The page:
Last Thursday, a favorite artist of mine passed away. Arnold Friberg was an American artist and illustrator who was famous for his paintings depicting religious, western, and patriotic scenes. Some of his most well-known work include the movie posters for Cecil B.
Many newer readers of The Simple Dollar haven’t been exposed to the hundreds of great articles in the archives of the site, so this is a weekly series that highlights the five best posts from one year ago this week, two years ago this week, and three years ago this week. I call it … the Time Machine.
One Year Ago (July 4 – July 10, 2009)
How Low Can You Go?
"True life is lived when tiny changes occur."
* A friend told me to check out The Blah, Blah, Blahg (love the name). When I went there, I saw why -- the writer was writing about her thoughts about a happiness project.
* There's been a lot of interest in the one-page discussion guide for book groups.
I have a dirty little secret. I hate ecommerce design.
In my history as a designer I’ve always found ecommerce design equivalent to trying to wrestle with a five-hundred-pound greased gorilla. At best it is a big hassle, and at its worst it is blood and carnage flowing down the streets.
My biggest complaint is usually how unwieldy and annoying it is to work with most ecommerce backends.
Is budgeting a hassle? Do you sometimes forget to make your Roth IRA contribution or to transfer this month’s installment for the new car you’re saving for? Do you wish there were some way to make the process easier?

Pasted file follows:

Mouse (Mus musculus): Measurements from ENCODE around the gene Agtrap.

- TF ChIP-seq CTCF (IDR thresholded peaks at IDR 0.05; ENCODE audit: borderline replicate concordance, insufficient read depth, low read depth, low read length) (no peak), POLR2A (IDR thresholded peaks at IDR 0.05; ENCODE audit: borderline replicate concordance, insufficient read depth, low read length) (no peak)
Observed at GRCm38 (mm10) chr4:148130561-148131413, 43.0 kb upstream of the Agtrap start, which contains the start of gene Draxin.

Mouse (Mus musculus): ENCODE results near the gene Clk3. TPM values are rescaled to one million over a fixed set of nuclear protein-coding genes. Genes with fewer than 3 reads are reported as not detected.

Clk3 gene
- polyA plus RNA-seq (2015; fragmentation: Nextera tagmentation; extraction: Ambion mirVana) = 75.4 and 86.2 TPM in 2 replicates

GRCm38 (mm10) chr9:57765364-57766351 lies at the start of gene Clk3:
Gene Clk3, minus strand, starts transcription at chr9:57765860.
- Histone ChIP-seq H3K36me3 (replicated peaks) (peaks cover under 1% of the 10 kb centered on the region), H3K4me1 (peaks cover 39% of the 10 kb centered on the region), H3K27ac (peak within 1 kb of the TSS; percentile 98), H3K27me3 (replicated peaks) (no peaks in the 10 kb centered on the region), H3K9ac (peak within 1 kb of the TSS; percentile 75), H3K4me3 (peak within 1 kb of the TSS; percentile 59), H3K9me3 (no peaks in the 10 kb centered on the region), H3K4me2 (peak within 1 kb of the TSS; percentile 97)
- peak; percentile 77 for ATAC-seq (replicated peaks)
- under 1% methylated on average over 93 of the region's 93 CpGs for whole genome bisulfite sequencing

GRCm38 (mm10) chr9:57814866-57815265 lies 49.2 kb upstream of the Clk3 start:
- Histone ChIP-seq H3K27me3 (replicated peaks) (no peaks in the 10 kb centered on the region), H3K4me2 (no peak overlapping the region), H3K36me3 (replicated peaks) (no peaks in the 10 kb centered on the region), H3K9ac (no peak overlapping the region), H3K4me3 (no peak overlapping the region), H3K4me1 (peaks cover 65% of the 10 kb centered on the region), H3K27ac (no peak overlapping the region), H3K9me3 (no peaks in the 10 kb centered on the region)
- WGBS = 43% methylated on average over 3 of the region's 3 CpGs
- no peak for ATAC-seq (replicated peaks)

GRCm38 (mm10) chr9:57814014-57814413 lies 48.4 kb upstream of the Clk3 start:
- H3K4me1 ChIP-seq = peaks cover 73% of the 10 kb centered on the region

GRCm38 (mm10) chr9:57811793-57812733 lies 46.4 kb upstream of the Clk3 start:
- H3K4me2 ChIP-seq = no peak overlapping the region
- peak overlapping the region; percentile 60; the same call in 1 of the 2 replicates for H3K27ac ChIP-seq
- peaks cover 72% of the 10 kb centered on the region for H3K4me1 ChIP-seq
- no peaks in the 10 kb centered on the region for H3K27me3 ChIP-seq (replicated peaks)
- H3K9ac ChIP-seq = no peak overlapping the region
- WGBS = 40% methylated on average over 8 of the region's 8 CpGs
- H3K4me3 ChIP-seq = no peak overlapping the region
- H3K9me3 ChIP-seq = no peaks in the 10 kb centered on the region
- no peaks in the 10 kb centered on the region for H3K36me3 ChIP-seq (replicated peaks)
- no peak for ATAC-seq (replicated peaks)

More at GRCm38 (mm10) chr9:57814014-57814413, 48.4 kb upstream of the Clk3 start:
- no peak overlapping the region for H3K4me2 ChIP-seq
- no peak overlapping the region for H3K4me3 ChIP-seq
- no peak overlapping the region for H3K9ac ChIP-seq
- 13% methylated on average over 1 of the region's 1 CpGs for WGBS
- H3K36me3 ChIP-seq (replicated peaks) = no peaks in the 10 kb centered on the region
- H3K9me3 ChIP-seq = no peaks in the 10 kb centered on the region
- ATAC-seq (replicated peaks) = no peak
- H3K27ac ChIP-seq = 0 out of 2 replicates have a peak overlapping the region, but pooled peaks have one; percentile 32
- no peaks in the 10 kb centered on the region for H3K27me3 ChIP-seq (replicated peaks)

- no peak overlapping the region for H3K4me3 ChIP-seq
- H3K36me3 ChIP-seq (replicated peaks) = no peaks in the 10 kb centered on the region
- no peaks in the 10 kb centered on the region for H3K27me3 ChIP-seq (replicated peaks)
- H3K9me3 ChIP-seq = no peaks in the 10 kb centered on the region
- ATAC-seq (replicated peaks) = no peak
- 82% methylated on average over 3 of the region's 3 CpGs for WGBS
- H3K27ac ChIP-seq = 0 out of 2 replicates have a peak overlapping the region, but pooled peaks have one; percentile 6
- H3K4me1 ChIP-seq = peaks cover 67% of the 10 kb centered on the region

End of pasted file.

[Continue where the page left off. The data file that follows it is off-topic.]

One way to reduce human error is to set up a separate savings account for each of your goals.
This summer, I’m going to be posting a series of fifteen low-cost, tasty, and easy-to-prepare meals that are literally straight from my own kitchen.
Today’s meal looks like a simple pasta…
… and it is, except that we do something a little different than most people seem to these days.
You see, we’re pretty picky about our sauce.
I’m working on my Happiness Project, and you could have one, too! Everyone’s project will look different, but it’s the rare person who can’t benefit. Join in -- no need to catch up, just jump in right now.
I'm in four book groups, if you can believe it, and one recurring challenge for each of the book groups is picking the next book.
Editor’s note: This is a guest post from Jeffrey Tang of The Art of Great Things.
When we think about simplifying, we usually think about subtraction. Getting rid of excess stuff. Clearing away obligations. Deleting old emails.
We simplify by paring away the layers of something until we find the core. Too many books on the shelf?
If you could go back in time to the moment you first started freelancing, what is the single most important piece of advice you would give yourself?
Would you spend more time developing a specific skill set?
Would you tell yourself not to take on that CFH – Client From Hell?
Would you ensure that all clients pay 100% upfront – before any of the work starts?
Would you suggest that you read Fre
Reader Sonja submitted the following to Ask Unclutterer:
How do you get your family to want to help with a cluttered house? I have four children.
Unfortunately, Sonja, I have some bad news. If your family doesn’t want to help unclutter your home, there aren’t any methods to make them want to help.
This is the eleventh entry in a fourteen part series discussing the time management classic Getting Things Done by David Allen. New entries in this series will appear on Tuesday afternoons and Friday mornings through July 16.
One key theme in this book is the importance of coming up with a “next-action” list, which is essentially a “to-do” list.